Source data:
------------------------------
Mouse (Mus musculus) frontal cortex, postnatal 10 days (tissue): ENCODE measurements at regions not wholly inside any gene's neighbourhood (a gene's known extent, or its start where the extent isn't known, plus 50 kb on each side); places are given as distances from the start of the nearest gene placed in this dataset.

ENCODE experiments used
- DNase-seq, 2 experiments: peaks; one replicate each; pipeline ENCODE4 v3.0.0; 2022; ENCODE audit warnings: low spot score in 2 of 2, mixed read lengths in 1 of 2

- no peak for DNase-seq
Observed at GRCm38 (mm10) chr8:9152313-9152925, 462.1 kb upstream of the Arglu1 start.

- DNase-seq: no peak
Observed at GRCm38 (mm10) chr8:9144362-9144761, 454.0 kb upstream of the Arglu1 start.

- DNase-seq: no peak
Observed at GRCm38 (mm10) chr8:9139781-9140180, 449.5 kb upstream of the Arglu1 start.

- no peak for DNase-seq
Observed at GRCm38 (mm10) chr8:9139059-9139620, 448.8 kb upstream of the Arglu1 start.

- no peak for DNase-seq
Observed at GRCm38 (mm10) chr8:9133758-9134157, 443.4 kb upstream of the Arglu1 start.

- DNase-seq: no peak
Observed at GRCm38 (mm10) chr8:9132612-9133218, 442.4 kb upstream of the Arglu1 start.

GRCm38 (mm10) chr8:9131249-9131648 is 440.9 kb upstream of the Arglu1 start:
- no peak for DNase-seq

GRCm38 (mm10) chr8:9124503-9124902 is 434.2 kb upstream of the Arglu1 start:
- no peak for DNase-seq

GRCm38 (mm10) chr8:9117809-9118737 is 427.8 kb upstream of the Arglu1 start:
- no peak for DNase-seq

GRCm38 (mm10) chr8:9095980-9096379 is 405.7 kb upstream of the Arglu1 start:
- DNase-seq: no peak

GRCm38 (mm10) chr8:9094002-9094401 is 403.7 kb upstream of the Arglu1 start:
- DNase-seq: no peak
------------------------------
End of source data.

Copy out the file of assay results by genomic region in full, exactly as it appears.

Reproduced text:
Mouse (Mus musculus) frontal cortex, postnatal 10 days (tissue): ENCODE measurements at regions not wholly inside any gene's neighbourhood (a gene's known extent, or its start where the extent isn't known, plus 50 kb on each side); places are given as distances from the start of the nearest gene placed in this dataset.

ENCODE experiments used
- DNase-seq, 2 experiments: peaks; one replicate each; pipeline ENCODE4 v3.0.0; 2022; ENCODE audit warnings: low spot score in 2 of 2, mixed read lengths in 1 of 2

- no peak for DNase-seq
Observed at GRCm38 (mm10) chr8:9152313-9152925, 462.1 kb upstream of the Arglu1 start.

- DNase-seq: no peak
Observed at GRCm38 (mm10) chr8:9144362-9144761, 454.0 kb upstream of the Arglu1 start.

- DNase-seq: no peak
Observed at GRCm38 (mm10) chr8:9139781-9140180, 449.5 kb upstream of the Arglu1 start.

- no peak for DNase-seq
Observed at GRCm38 (mm10) chr8:9139059-9139620, 448.8 kb upstream of the Arglu1 start.

- no peak for DNase-seq
Observed at GRCm38 (mm10) chr8:9133758-9134157, 443.4 kb upstream of the Arglu1 start.

- DNase-seq: no peak
Observed at GRCm38 (mm10) chr8:9132612-9133218, 442.4 kb upstream of the Arglu1 start.

GRCm38 (mm10) chr8:9131249-9131648 is 440.9 kb upstream of the Arglu1 start:
- no peak for DNase-seq

GRCm38 (mm10) chr8:9124503-9124902 is 434.2 kb upstream of the Arglu1 start:
- no peak for DNase-seq

GRCm38 (mm10) chr8:9117809-9118737 is 427.8 kb upstream of the Arglu1 start:
- no peak for DNase-seq

GRCm38 (mm10) chr8:9095980-9096379 is 405.7 kb upstream of the Arglu1 start:
- DNase-seq: no peak

GRCm38 (mm10) chr8:9094002-9094401 is 403.7 kb upstream of the Arglu1 start:
- DNase-seq: no peak